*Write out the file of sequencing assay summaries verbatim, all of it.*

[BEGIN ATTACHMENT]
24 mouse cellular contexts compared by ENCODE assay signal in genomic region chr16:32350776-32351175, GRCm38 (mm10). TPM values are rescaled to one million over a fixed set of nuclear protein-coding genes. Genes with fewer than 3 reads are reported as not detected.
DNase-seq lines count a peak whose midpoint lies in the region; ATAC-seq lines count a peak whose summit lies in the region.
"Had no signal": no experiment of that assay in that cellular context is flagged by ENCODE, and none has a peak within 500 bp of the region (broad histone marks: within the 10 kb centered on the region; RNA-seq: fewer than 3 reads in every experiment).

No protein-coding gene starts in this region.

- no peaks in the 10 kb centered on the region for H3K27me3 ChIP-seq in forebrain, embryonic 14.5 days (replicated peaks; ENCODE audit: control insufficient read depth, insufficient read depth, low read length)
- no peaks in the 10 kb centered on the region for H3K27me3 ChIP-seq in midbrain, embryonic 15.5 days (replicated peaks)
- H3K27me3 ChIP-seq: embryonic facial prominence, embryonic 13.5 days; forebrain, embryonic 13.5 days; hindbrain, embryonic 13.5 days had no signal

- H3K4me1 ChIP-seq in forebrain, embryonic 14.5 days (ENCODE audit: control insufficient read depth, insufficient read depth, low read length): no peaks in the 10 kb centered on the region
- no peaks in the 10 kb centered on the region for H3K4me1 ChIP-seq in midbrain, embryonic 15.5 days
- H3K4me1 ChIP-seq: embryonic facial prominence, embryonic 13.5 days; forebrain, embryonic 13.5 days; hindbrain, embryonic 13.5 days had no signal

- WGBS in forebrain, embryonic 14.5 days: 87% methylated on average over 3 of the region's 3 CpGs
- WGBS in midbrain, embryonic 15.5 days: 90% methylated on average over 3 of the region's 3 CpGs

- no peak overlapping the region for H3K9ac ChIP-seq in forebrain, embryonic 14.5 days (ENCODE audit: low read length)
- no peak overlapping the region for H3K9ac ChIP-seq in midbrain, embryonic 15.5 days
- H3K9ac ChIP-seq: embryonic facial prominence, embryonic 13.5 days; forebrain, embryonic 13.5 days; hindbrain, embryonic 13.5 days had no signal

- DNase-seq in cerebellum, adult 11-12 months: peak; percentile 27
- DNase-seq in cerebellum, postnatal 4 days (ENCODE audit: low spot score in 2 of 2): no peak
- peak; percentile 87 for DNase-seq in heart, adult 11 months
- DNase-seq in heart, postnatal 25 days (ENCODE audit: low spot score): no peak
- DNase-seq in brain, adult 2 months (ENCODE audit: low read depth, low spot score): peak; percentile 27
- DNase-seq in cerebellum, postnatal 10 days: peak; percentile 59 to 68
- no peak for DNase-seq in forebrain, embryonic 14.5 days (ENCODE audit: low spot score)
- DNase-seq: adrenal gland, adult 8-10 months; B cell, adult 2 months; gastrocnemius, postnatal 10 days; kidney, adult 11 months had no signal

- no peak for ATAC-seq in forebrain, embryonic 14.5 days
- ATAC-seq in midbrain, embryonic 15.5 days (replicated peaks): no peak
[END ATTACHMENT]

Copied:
24 mouse cellular contexts compared by ENCODE assay signal in genomic region chr16:32350776-32351175, GRCm38 (mm10). TPM values are rescaled to one million over a fixed set of nuclear protein-coding genes. Genes with fewer than 3 reads are reported as not detected.
DNase-seq lines count a peak whose midpoint lies in the region; ATAC-seq lines count a peak whose summit lies in the region.
"Had no signal": no experiment of that assay in that cellular context is flagged by ENCODE, and none has a peak within 500 bp of the region (broad histone marks: within the 10 kb centered on the region; RNA-seq: fewer than 3 reads in every experiment).

No protein-coding gene starts in this region.

- no peaks in the 10 kb centered on the region for H3K27me3 ChIP-seq in forebrain, embryonic 14.5 days (replicated peaks; ENCODE audit: control insufficient read depth, insufficient read depth, low read length)
- no peaks in the 10 kb centered on the region for H3K27me3 ChIP-seq in midbrain, embryonic 15.5 days (replicated peaks)
- H3K27me3 ChIP-seq: embryonic facial prominence, embryonic 13.5 days; forebrain, embryonic 13.5 days; hindbrain, embryonic 13.5 days had no signal

- H3K4me1 ChIP-seq in forebrain, embryonic 14.5 days (ENCODE audit: control insufficient read depth, insufficient read depth, low read length): no peaks in the 10 kb centered on the region
- no peaks in the 10 kb centered on the region for H3K4me1 ChIP-seq in midbrain, embryonic 15.5 days
- H3K4me1 ChIP-seq: embryonic facial prominence, embryonic 13.5 days; forebrain, embryonic 13.5 days; hindbrain, embryonic 13.5 days had no signal

- WGBS in forebrain, embryonic 14.5 days: 87% methylated on average over 3 of the region's 3 CpGs
- WGBS in midbrain, embryonic 15.5 days: 90% methylated on average over 3 of the region's 3 CpGs

- no peak overlapping the region for H3K9ac ChIP-seq in forebrain, embryonic 14.5 days (ENCODE audit: low read length)
- no peak overlapping the region for H3K9ac ChIP-seq in midbrain, embryonic 15.5 days
- H3K9ac ChIP-seq: embryonic facial prominence, embryonic 13.5 days; forebrain, embryonic 13.5 days; hindbrain, embryonic 13.5 days had no signal

- DNase-seq in cerebellum, adult 11-12 months: peak; percentile 27
- DNase-seq in cerebellum, postnatal 4 days (ENCODE audit: low spot score in 2 of 2): no peak
- peak; percentile 87 for DNase-seq in heart, adult 11 months
- DNase-seq in heart, postnatal 25 days (ENCODE audit: low spot score): no peak
- DNase-seq in brain, adult 2 months (ENCODE audit: low read depth, low spot score): peak; percentile 27
- DNase-seq in cerebellum, postnatal 10 days: peak; percentile 59 to 68
- no peak for DNase-seq in forebrain, embryonic 14.5 days (ENCODE audit: low spot score)
- DNase-seq: adrenal gland, adult 8-10 months; B cell, adult 2 months; gastrocnemius, postnatal 10 days; kidney, adult 11 months had no signal

- no peak for ATAC-seq in forebrain, embryonic 14.5 days
- ATAC-seq in midbrain, embryonic 15.5 days (replicated peaks): no peak